Physics

In the early morning hours of March 4th, 2002, a reconnaissance team of US Navy SEALs became pinned down on the ridge dividing the Upper and Lower Shahikot valley in Afghanistan.

A Chinook helicopter with 21 men on a mission to rescue them was heading for the snowcapped peak of Takur Ghar  when U.S. military officers in Bagram radioed them with a message not to land on the peak, because the mountaintop was under enemy control. 

The rescue team never got the message. Just after daybreak, the Chinook took heavy enemy fire and it crash-landed on the peak. Three men were killed in the ensuing firefight.


Last Friday Samuel Ting, the winner of the 1975 Nobel prize in Physics for the co-discovery of the J/ψ particle, gave a seminar in the packed CERN main auditorium on the latest results from AMS, the Alpha Magnetic Spectrometer installed on the international space station.

Physicists at the University of Geneva have succeeded in teleporting the quantum state of a photon to a crystal over 25 kilometers of optical fiber.

The experiment shatters the previous record of 6 kilometers achieved 10 years ago by the same  team. Passing from light into matter, using teleportation of a photon to a crystal, shows that, in quantum physics, it is not the composition of a particle which is important, but rather its state, since this can exist and persist outside such extreme differences as those which distinguish light from matter.

The latest experiments have enabled verifying that the quantum state of a photon can be maintained whilst transporting it into a crystal without the two coming directly into contact.


How is this for some exciting news, straight from the same source as “I Let My Computer Use My Brain” three years ago, but much advanced in the ways artificial intelligence (AI) has integrated itself further so that most anybody can now work with it, or better, play with it and do cutting edge research nevertheless:

 

What is dark matter? No one can say because it can't be detected or measured, but in science inference can help and we know that something is making gravity not work properly at the large scale.

What we know as matter - stars, planets, us and other organisms - is baryonic matter, but it is only a small fraction of the universe. The rest gets lumped under blanket terms like dark energy and dark matter. Dark matter must be a form of matter the particles of which move slowly in comparison with light and interact weakly with electromagnetic radiation.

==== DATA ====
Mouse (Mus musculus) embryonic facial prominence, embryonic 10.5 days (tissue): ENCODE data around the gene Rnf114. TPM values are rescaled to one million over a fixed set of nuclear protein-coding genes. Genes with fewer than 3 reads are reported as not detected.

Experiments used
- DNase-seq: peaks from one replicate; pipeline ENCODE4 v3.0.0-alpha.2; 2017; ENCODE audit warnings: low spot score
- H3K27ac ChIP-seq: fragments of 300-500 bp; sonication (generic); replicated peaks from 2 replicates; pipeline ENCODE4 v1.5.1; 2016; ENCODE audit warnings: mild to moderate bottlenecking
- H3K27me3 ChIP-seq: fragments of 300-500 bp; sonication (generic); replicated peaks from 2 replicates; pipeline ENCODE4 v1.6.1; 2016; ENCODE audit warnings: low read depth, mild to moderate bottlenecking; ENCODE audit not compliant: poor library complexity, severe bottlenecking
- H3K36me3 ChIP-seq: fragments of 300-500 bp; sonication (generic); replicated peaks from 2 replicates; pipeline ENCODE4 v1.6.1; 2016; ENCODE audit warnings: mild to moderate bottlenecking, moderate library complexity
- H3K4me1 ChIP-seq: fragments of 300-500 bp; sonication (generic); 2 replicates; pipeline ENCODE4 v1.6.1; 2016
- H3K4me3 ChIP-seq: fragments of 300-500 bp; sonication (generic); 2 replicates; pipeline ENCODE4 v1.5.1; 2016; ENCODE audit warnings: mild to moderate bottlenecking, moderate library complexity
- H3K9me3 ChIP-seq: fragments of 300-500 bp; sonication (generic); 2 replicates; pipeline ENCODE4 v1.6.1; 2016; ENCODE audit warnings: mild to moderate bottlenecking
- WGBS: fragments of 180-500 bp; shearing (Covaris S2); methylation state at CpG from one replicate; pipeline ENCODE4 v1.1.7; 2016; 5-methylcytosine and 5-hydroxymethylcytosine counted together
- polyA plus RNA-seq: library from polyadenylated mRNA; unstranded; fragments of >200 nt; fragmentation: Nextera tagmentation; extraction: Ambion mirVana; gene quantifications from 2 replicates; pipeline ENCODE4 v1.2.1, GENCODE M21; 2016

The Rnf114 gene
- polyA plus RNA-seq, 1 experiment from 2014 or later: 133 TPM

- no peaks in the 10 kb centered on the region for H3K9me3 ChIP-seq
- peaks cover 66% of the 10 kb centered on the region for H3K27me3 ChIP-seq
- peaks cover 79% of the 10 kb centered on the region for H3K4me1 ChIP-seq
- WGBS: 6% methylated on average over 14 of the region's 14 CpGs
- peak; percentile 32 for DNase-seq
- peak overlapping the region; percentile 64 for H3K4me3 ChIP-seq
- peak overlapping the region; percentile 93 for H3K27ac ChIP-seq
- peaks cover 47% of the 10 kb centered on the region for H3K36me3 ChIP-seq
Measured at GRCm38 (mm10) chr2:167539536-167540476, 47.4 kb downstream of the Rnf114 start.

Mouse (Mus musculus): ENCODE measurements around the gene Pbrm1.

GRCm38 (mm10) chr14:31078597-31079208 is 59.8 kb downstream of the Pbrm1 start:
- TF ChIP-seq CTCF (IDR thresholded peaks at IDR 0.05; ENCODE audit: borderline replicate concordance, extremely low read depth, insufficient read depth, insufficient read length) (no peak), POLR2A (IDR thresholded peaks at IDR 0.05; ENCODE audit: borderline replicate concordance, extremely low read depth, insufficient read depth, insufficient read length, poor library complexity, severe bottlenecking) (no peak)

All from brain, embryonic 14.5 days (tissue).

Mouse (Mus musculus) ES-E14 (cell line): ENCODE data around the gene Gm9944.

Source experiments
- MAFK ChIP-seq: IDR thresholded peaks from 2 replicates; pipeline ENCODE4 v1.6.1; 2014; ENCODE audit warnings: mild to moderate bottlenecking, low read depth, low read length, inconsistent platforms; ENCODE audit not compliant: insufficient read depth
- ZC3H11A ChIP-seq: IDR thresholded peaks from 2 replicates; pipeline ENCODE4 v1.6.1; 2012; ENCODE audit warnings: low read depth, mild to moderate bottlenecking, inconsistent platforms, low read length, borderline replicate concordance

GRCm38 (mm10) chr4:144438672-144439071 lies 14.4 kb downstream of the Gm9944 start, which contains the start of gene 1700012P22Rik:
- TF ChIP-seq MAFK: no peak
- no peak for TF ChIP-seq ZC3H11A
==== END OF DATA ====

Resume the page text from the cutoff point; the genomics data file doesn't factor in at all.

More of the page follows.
Being at CERN for a couple of weeks, I could not refrain from following yesterday's talks in the Main Auditorium, which celebrated the 90th birthday of Herwig Schopper, who directed CERN in the crucial years of the LEP construction.

A talk I found most enjoyable was John Ellis'. He gave an overview of the historical context preceding the decision to build LEP, and then a summary of the incredible bounty of knowledge that the machine produced in the 1990s.
After four months of frenzy by over 1500 teams, the very successful Higgs Challenge launched by the ATLAS collaboration ended yesterday, and the "private leaderboard" with the final standings has been revealed. You can see the top 20 scorers below.


I just read with interest the new paper on the arxiv by my INFN-Padova colleague Massimo Passera and collaborators, titled "Limiting Two-Higgs Doublet Models", and I thought I would explain to you here why I consider it very interesting and what are its conclusions.
The field of physics attracts crackpots. It is impossible to completely avoid them, and after a nasty incident in 1952 with an actually mentally ill individual who was upset no one would listen to his theories concluding electrons don't exist, the American Physical Society decided to give up trying to avoid them. A membership and willingness to pay a fee will guarantee you the opportunity to share your ideas at major APS meetings.
One year ago I had the pleasure to spend some time with George Zweig during a conference in Crete (ICNFP 2013). He is a wonderful storyteller and a great chap to hung around with, and I had great fun in the after-dinners on the terrace of the Orthodox Academy of Crete overlooking the Aegean sea, drinking raki and chatting about physics and other subjects.